Tag Archives: finance

Generic headline here

I can be a bit of a snob.  Looking around my apartment, one wouldn’t be able to tell because I don’t keep it meticulously clean nor do I have high-priced furniture (most of it has come from Target and Ikea).  But when it comes to buying groceries, I’ve been known to spend more just to get a brand name.  I know I’m not the only one to do this; millions of people do it every day.  Most of the time we don’t think about it.  It’s ingrained in us to just pick up the soda brand that we’ve been drinking for the past twenty-some years or to purchase Kraft’s frozen pizza because Kraft is well-known and it, therefore, must be good.

Years ago I saw a report on a show like Dateline about generics versus brand names.  The report even had a blind taste test and most people went for the generic over the brand name.  They also reported that many of the products were produced by the same people as the brand name one; the only difference was the label.  Even after seeing this report, I was in full denial.  I wouldn’t change my shopping habits.  Once I did experiment a little and tried the grocer’s version of Honey Nut Cheerios but I was disappointed.  The taste was alright but the crunch was not the same.  I didn’t buy them again.

Fred, on the other hand, is a firm believer in generics.  Why pay more when you can get the same thing for less?  So, it was because of him that I tried my grocer’s version of Diet Dr. Pepper.  I was surprised.  It was actually pretty good, even a little better than the “real” thing.  The next time I was at the grocer, I picked up a couple of packs and I was pleasantly surprised to see that it was $2 for a 12-pack.  The brand name 12-packs are at least twice that much.  No, thank you!

Now, I haven’t completely switched over to buying all generics, but I’ve come quite a way.  Bread?  Sure!  There’s another $1.50 in savings.  Chips?  Throw that in the basket as well!  Yet another $2 in savings.  It’s a great natural high to see how much less I spend at the grocery store now.  With each trip, I think about how I the $5 or $10 I saved right then will add up greatly over time.  Maybe one day I can actually have a decent savings account.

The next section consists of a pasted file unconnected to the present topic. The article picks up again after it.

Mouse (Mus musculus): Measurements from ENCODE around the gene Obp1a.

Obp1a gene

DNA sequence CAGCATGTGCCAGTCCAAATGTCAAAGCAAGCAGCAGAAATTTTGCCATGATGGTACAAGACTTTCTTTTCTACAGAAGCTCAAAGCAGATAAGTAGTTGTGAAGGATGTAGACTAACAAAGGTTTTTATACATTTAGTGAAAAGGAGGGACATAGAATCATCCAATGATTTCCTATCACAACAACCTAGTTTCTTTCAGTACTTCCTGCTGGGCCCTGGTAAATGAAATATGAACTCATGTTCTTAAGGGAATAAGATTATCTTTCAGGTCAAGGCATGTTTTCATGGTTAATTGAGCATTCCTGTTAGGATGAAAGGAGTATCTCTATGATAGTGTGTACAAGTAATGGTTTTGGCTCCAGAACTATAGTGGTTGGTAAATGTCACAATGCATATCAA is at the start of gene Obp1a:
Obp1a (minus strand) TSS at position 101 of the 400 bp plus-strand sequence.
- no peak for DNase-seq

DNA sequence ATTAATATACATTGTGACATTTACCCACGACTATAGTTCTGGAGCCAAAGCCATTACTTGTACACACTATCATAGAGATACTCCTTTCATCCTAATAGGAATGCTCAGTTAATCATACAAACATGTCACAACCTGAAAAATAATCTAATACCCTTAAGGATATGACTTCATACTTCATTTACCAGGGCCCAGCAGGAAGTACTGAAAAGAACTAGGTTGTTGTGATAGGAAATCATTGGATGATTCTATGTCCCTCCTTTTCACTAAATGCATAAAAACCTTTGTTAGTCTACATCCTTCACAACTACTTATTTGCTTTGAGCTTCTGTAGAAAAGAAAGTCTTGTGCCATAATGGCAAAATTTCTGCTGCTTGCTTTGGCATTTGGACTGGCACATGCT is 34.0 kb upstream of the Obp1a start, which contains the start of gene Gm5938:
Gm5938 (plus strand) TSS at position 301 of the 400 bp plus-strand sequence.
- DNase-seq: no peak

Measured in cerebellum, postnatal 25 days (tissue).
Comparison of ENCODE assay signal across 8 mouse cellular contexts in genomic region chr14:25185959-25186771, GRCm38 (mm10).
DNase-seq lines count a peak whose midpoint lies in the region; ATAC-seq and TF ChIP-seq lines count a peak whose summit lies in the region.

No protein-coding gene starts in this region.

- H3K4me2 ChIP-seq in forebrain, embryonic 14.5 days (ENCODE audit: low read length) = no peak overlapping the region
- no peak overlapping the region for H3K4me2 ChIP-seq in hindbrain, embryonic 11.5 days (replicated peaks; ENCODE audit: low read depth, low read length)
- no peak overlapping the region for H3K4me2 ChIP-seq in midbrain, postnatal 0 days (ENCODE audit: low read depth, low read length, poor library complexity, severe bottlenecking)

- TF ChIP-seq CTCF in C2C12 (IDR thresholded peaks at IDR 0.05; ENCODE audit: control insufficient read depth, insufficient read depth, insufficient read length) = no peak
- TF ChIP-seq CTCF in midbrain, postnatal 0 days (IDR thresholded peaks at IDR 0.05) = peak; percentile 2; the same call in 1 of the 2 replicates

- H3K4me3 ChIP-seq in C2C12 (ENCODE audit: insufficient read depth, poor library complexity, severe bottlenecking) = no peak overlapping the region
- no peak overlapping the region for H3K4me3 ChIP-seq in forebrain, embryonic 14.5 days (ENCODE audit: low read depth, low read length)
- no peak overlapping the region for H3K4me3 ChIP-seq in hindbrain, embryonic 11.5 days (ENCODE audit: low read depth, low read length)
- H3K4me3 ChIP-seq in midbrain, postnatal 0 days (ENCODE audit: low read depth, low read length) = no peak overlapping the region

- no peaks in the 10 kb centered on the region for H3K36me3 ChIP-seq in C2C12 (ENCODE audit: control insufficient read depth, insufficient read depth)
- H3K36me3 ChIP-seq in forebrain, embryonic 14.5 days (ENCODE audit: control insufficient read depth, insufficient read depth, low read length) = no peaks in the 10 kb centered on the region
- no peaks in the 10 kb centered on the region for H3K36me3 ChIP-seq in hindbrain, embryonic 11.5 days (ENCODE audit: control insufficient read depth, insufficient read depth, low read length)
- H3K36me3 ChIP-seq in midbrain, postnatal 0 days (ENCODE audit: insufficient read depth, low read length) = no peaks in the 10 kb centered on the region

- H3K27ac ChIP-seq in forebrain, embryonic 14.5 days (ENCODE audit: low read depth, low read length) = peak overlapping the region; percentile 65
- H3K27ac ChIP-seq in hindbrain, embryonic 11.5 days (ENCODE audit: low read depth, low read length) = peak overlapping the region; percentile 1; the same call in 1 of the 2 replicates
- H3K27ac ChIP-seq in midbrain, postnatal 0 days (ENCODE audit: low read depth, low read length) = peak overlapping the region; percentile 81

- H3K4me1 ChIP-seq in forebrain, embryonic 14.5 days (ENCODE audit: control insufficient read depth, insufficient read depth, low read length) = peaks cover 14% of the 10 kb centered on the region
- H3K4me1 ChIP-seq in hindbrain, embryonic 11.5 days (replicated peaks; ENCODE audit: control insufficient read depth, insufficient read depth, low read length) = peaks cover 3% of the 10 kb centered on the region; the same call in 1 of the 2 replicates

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Posted by on August 3, 2010 in Food


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Spending is not saving

Hurry!  Act now!  This deal won’t last long!  Spend, spend, spend!

As the Today Show reported today, retailers are trying to get people to spend more money quicker.  They set up limited time only deals and use other tactics to get the consumer to buy impulsively.  The longer the consumer has to think about the purchase, the less likely she is to buy it.

As someone who works in retail (whose paycheck depends on the growing sales in the store) I want people to spend their money, too.  However, I don’t want them to spend to the point that their families go without food or heat.  The mentality that in order to save you must spend is a dangerous one and gets many people in trouble.

Say it with me: spending is not saving.

The Today Show interviewed a mother/daughter duo who are addicted to online discount sites.  They admitted that they are thrilled when they get a good deal.  The question that wasn’t asked was, “Are they actually getting a good deal?”  The daughter sees a $600 designer dress marked down to $200 and instantly she has to have it.  One click and it’s hers.  “I just saved $400!” she probably thought.  What she really should think is, “I just spent $200 on a dress.  Will I wear it enough to get that value out of it?”

This mentality is where problems arise.  The consumer thinks she is saving when really she is still spending.  Unless it is a necessity, like food or water, then everything else is a luxury and should be questioned before purchase.  This mother/daughter duo looked like they were well off but this thinking is dangerous for people of all stations.  The Today Show didn’t question the mother if there was any debt involved.  That is exactly where people are headed when they continually buy impulsively.  First the credit cards get maxed out and then there’s no money in the savings to pay it off.  Fees start piling up and the debt spirals out of control.  It could end in losing the house or having to declare bankruptcy.

There is a way to avoid all of this.  When getting a “deal” on a purchase, think “I spent…” rather than “I saved…” and see if you cringe.  If you don’t, try it again in a day or two.  If you’re still satisfied with the purchase, then keep it.  If you’re still cringing, get your money back.  Another way to save could be when passing up a “deal” like the $200 dress, take that $200 you would have spent and put it in your savings.

Let’s say it one more time: spending is not saving.

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Posted by on July 26, 2010 in Rants


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